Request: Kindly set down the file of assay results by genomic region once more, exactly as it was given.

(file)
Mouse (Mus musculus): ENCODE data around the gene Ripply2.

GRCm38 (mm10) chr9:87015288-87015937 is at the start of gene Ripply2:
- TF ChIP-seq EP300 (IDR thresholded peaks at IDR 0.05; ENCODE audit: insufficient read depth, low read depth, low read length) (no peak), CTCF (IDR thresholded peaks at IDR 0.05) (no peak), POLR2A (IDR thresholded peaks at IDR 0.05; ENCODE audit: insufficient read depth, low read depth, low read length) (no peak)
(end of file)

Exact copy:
Mouse (Mus musculus): ENCODE data around the gene Ripply2.

GRCm38 (mm10) chr9:87015288-87015937 is at the start of gene Ripply2:
- TF ChIP-seq EP300 (IDR thresholded peaks at IDR 0.05; ENCODE audit: insufficient read depth, low read depth, low read length) (no peak), CTCF (IDR thresholded peaks at IDR 0.05) (no peak), POLR2A (IDR thresholded peaks at IDR 0.05; ENCODE audit: insufficient read depth, low read depth, low read length) (no peak)